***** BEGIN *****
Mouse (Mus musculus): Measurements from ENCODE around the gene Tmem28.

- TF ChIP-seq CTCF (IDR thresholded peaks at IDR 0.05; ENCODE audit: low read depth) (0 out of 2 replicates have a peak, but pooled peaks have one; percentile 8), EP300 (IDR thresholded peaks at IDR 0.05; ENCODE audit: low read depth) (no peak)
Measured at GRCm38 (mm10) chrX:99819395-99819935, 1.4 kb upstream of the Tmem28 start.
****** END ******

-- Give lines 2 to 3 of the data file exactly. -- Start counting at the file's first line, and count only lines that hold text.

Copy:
- TF ChIP-seq CTCF (IDR thresholded peaks at IDR 0.05; ENCODE audit: low read depth) (0 out of 2 replicates have a peak, but pooled peaks have one; percentile 8), EP300 (IDR thresholded peaks at IDR 0.05; ENCODE audit: low read depth) (no peak)
Measured at GRCm38 (mm10) chrX:99819395-99819935, 1.4 kb upstream of the Tmem28 start.